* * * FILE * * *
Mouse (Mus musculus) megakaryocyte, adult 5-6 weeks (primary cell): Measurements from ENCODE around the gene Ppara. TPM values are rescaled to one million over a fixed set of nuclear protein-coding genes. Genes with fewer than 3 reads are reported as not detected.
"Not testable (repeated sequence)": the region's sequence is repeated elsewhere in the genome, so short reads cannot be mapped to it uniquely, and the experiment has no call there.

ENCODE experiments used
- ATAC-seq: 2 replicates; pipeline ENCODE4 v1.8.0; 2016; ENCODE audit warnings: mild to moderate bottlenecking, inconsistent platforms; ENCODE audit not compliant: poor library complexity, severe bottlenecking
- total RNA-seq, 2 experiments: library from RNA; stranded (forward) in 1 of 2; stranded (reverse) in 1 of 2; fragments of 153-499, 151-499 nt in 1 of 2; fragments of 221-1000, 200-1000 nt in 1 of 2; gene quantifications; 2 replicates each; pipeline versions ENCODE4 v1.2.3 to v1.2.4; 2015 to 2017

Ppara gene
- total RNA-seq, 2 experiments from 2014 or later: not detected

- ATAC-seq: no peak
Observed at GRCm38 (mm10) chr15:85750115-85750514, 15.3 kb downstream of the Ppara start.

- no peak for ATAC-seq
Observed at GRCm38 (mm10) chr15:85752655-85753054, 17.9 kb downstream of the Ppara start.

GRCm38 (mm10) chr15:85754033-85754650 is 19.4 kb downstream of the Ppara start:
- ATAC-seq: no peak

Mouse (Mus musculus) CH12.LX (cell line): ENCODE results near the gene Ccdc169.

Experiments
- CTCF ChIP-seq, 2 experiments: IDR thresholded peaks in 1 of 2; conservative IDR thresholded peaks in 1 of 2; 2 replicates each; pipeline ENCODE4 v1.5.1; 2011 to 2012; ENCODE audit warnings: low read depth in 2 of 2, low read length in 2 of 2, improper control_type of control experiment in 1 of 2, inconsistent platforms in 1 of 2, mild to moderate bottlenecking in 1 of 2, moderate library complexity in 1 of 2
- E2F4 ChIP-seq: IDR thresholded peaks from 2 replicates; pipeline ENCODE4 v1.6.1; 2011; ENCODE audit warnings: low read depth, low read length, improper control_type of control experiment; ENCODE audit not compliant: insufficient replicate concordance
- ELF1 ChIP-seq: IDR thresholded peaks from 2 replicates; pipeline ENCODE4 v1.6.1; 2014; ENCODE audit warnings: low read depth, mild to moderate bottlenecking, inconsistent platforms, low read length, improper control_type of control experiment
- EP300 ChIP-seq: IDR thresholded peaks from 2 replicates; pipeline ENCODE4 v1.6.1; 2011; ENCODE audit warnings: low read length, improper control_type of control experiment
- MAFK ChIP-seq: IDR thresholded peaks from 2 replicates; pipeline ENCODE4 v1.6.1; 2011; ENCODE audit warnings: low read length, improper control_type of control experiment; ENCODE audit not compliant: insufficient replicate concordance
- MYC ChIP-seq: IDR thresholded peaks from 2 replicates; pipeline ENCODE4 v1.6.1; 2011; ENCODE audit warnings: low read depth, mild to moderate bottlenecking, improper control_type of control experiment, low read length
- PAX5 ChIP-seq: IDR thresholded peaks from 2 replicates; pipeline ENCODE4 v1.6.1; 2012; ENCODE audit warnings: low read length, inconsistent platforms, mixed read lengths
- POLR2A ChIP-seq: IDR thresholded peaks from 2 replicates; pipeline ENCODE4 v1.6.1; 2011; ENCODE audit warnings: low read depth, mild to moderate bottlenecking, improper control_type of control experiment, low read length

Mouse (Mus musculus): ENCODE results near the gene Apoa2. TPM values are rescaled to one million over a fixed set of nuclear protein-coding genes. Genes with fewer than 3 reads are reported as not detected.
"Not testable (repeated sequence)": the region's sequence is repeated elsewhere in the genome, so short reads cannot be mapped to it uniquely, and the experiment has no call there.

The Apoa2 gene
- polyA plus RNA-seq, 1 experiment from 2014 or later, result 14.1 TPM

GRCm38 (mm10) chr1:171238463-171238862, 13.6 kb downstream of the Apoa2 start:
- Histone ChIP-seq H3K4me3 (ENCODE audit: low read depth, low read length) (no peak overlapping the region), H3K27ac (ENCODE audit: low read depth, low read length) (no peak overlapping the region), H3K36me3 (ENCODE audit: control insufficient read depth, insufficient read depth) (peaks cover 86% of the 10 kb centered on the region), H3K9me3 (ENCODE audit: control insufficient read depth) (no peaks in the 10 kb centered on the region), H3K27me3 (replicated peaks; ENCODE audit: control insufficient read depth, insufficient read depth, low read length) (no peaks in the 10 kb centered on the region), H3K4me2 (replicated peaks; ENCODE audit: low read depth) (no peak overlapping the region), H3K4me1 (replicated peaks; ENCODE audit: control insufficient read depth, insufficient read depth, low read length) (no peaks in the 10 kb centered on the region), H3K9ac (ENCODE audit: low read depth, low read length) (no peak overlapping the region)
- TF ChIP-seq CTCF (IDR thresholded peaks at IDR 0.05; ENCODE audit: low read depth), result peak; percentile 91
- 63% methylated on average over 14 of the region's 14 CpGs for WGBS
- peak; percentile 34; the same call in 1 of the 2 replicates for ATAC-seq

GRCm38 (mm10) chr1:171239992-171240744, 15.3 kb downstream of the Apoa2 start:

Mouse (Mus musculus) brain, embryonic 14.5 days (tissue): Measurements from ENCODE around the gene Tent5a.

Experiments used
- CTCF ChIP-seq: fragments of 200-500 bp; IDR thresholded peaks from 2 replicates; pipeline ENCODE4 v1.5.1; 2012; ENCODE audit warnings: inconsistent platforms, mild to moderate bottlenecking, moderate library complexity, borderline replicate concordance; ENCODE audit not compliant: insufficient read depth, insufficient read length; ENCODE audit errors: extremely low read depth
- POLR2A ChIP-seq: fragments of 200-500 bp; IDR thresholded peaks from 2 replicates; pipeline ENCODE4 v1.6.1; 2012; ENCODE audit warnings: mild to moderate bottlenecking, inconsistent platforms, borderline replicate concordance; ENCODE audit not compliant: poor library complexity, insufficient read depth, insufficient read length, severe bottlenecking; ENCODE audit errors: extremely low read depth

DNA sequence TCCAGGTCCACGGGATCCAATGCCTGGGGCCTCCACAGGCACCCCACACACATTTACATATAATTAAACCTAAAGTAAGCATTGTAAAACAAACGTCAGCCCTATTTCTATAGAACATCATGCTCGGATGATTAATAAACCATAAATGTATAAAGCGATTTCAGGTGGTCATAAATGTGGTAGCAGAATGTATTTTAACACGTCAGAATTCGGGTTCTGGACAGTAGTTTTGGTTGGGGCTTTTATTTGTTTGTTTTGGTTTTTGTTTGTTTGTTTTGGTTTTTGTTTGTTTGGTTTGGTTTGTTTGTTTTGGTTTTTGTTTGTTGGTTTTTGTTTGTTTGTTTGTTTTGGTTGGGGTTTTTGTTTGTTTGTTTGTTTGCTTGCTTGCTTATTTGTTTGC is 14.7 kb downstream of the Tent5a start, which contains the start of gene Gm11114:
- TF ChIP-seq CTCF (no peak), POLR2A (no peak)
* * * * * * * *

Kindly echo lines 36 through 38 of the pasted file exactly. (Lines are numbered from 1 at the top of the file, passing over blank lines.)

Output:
- CTCF ChIP-seq: fragments of 200-500 bp; IDR thresholded peaks from 2 replicates; pipeline ENCODE4 v1.5.1; 2012; ENCODE audit warnings: inconsistent platforms, mild to moderate bottlenecking, moderate library complexity, borderline replicate concordance; ENCODE audit not compliant: insufficient read depth, insufficient read length; ENCODE audit errors: extremely low read depth
- POLR2A ChIP-seq: fragments of 200-500 bp; IDR thresholded peaks from 2 replicates; pipeline ENCODE4 v1.6.1; 2012; ENCODE audit warnings: mild to moderate bottlenecking, inconsistent platforms, borderline replicate concordance; ENCODE audit not compliant: poor library complexity, insufficient read depth, insufficient read length, severe bottlenecking; ENCODE audit errors: extremely low read depth

DNA sequence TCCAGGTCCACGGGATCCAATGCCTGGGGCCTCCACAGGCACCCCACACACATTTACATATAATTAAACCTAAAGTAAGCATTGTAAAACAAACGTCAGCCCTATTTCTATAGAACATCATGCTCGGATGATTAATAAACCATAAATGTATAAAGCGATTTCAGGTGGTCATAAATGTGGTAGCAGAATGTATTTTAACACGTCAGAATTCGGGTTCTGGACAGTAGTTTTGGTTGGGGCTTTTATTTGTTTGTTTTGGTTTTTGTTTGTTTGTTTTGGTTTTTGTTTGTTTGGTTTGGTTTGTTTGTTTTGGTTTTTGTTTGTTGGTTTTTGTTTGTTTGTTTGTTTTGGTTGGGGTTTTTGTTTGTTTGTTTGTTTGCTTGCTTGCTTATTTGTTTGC is 14.7 kb downstream of the Tent5a start, which contains the start of gene Gm11114: